A number of stores and restaurants have signature dishes, specials and much requested items. They can be loss leaders or premium delicacies. They are often the “stuff” of good reputations. Yet sometimes they’re sold out or out of stock. Not good. Unless you’re deliberately trying to create a feeding frenzy for more, make sure you have what you sell – or a policy to satisfy disappointed buyers. When you stand for something make sure you deliver what you stand for.
November 2012 - PS Insights
We’re all in a rush these days. To the point where we don’t even bother to open e-mails we receive – we just read them in the preview screen. Internet engagement used to be measured via clickthroughs. Today there are many other measures that can assess the quality of an online interaction. And they’re more necessary than ever to get a true reading on what’s going on. What are you doing to make your brand interaction as easy, direct and time-saving as possible?
We’ve truly enjoyed the comments and feedback we’ve gotten from you this year. Many of you are experts in specific industries, with a unique point of view. So we’d like to formally encourage any of you to feed us your observations of what’s going on out there. Just your observations. We’ll write the blog and credit you if you like. Or we’ll just put our spin on what we think the marketing insight is. Are you opening your doors to smart submissions from the crowd? You should!
Greg Schiano, the former Rutgers and new Tampa Bay football coach started the season by having his guys charge the quarterback on kneel down plays at the end of the game. It really angered opposing coaches. The convention is no one touches the quarterback on a kneel down. There is no rule to that effect. Do you follow convention? Or are you willing to push the envelope and make something dramatic happen? There are risks and potential rewards to both states of play.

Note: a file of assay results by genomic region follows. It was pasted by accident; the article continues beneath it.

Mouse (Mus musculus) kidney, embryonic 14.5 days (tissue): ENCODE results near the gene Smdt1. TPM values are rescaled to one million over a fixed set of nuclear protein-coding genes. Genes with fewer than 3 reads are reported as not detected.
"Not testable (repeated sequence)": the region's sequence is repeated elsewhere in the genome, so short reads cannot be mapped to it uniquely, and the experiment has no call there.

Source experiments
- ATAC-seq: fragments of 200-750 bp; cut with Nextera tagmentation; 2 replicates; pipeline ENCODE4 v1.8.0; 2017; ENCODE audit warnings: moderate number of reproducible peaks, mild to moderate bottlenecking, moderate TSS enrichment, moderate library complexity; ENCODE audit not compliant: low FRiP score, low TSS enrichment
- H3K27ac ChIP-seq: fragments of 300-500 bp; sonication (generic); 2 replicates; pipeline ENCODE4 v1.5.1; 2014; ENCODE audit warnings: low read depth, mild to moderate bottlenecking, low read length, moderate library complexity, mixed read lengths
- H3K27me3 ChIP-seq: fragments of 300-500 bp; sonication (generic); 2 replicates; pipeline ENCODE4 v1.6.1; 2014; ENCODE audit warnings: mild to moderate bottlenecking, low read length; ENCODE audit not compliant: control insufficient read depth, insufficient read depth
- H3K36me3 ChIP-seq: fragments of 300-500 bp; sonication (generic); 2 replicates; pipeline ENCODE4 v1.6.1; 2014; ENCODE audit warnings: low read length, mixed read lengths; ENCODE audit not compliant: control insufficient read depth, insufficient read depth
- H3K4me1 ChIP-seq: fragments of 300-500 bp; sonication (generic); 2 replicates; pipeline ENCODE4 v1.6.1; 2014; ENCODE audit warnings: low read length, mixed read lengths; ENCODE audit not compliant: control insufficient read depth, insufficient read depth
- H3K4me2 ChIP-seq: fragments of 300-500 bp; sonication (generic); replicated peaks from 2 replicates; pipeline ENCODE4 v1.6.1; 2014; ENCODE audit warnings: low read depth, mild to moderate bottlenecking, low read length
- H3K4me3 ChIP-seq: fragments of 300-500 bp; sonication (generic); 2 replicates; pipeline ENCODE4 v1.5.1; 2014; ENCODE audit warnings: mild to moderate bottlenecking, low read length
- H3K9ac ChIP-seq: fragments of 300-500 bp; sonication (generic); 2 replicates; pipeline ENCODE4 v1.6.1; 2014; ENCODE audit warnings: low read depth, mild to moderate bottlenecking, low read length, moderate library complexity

Samsung has been running commercials lampooning people who wait in retail lines for new products. Without naming Apple, it’s clear who they’re taking aim at. Samsung Galaxy S3 owners feel a real sense of cool and “in the know” for stepping outside Apple into a worthy competitor’s innovative product. What do you do to burnish your brand by taking on the big guys in compelling ways?
Apple just launched the iPad mini to pretty glowing reviews. This was not a product they originally planned or wanted to launch. But competition in smaller sized tablets and readers forced their hand. It’s a win win — for the industry and for consumers. But kudos to Apple to recognizing they couldn’t just stay with their original business plan and had to respond to what the competition was doing. How well do you plan for and respond to what your competitors do?
Facebook declared their second quarter earnings and beat market expectations by a penny. Their stock increased by 10%. It can pay big time to meet or beat expectations. It increased another 19% a few days later on confidence about their future. How do you win by underpromising and overdelivering?
Two weeks ago, Gangnam Style became the most watched YouTube video ever with over 400 million views (710 million as of this posting). A funny piece of film from a K-Pop star who goes by the name of Psy, it has become an international phenomenon, inspiring mashups and parodies including several Romney and Obama renditions. Standout content can circle the globe today for little or no cost. The Gangnam sensation is little more than three months old. What can you do that will create infectious content that’s so engaging, others sell it for you?
Our final observation about the Allstate “Mayhem” campaign. Leave it to Leo Burnett to be the agency that came up with the idea. From their earliest days, one of that agency’s signature styles was to develop memorable characters: The Jolly Green Giant. Charlie the Tuna. The Maytag Repairman. In an interesting way, “Mayhem” is just another example of that winning Leo Burnett tradition. Do you look to your past victories for future inspiration?
Why did Allstate develop the “Mayhem” campaign? CMO Lisa Cochran said it was because she was comfortable with her advertising and the state of her business. But she added that’s when she gets most uncomfortable. People often talk about getting out of their comfort zone. But do we? Gauge your comfort level on a regular basis and make sure you build in enough agitation to be innovative.